Conference Editor

Jianshun Zhang; Edward Bogucz; Cliff Davidson; Elizabeth Krietmeyer

Keywords:

thermal sensation, temperature, ventilation, cognitive performance, hot arid climate

Location

Syracuse, NY

Event Website

http://ibpc2018.org/

Start Date

24-9-2018 10:30 AM

End Date

24-9-2018 12:00 PM

Description

Due to hot arid climate in Jeddah, Saudi Arabia, occupants rely on air conditioning (AC) to provide both ventilation requirements and thermal comfort. It is believed that this total reliance on AC have also a significant effect on thermal sensation as well as cognitive performance of building occupants. Using a multi-variable multilevel statistical analysis, the effects of classroom temperature and CO2 levels on cognitive performance were estimated. Eight neurobehavioral cognitive tests were used to evaluate cognitive performance of 499 female students (16-20 years old). In addition, thermal sensation votes were collected. All participants were exposed to nine different environmental conditions, a combination of three temperature levels 20°C, 23°C and 25°C, and three CO2 levels: 600 ppm, 1000 ppm and 1800 ppm. The baseline condition levels were set at 20°C and 600 ppm. In this paper the interrelationships between the thermal sensation votes and effects of classroom temperature and CO2 levels on vigilance (Simple Reaction Test, SRT) and memory tasks (Reversal Learning, RL) are presented. The results suggested that the ‘cold’ thermal sensations have been linked to significant increase in ‘percentage of errors’ for both memory and vigilance tasks. Also, the exposure to higher CO2 levels of 1800 ppm and 1000 ppm have led to a significant increase in the ‘percentage of errors’ for both cognitive performance tasks compared to the baseline conditions. The study has also confirmed that the significant influence of acclimatization should not be overlooked when setting up the environmental design criteria for buildings in hot arid climates.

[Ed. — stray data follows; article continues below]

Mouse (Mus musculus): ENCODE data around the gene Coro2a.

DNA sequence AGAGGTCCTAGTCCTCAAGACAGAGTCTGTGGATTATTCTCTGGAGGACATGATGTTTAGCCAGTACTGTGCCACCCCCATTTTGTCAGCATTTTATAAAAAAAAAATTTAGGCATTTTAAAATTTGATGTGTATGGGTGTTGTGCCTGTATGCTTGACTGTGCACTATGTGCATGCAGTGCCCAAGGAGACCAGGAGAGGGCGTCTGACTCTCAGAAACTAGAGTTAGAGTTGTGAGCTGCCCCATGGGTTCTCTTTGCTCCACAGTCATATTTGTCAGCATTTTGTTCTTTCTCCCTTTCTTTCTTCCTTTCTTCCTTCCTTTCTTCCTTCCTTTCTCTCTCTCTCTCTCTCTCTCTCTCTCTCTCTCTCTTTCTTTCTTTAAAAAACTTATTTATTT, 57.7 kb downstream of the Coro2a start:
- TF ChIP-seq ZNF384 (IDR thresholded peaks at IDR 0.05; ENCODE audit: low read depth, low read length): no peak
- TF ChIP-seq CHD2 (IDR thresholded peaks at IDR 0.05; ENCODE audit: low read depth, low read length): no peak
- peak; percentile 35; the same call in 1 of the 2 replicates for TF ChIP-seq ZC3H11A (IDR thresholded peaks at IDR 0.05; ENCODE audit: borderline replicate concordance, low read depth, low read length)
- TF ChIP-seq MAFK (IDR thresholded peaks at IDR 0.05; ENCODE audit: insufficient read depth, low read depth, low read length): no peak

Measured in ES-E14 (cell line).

Comments

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DOI

https://doi.org/10.14305/ibpc.2018.ie-1.05

Creative Commons License

Creative Commons Attribution-Noncommercial 4.0 License
This work is licensed under a Creative Commons Attribution-Noncommercial-Share Alike 4.0 License.

COinS
 
Sep 24th, 10:30 AM Sep 24th, 12:00 PM

Impact of Indoor Temperature and CO2 Levels on Occupant Thermal Perception and Cognitive Performance of Adult Female Students in Saudi Arabia

Syracuse, NY

Due to hot arid climate in Jeddah, Saudi Arabia, occupants rely on air conditioning (AC) to provide both ventilation requirements and thermal comfort. It is believed that this total reliance on AC have also a significant effect on thermal sensation as well as cognitive performance of building occupants. Using a multi-variable multilevel statistical analysis, the effects of classroom temperature and CO2 levels on cognitive performance were estimated. Eight neurobehavioral cognitive tests were used to evaluate cognitive performance of 499 female students (16-20 years old). In addition, thermal sensation votes were collected. All participants were exposed to nine different environmental conditions, a combination of three temperature levels 20°C, 23°C and 25°C, and three CO2 levels: 600 ppm, 1000 ppm and 1800 ppm. The baseline condition levels were set at 20°C and 600 ppm. In this paper the interrelationships between the thermal sensation votes and effects of classroom temperature and CO2 levels on vigilance (Simple Reaction Test, SRT) and memory tasks (Reversal Learning, RL) are presented. The results suggested that the ‘cold’ thermal sensations have been linked to significant increase in ‘percentage of errors’ for both memory and vigilance tasks. Also, the exposure to higher CO2 levels of 1800 ppm and 1000 ppm have led to a significant increase in the ‘percentage of errors’ for both cognitive performance tasks compared to the baseline conditions. The study has also confirmed that the significant influence of acclimatization should not be overlooked when setting up the environmental design criteria for buildings in hot arid climates.

https://surface.syr.edu/ibpc/2018/IE1/5

 

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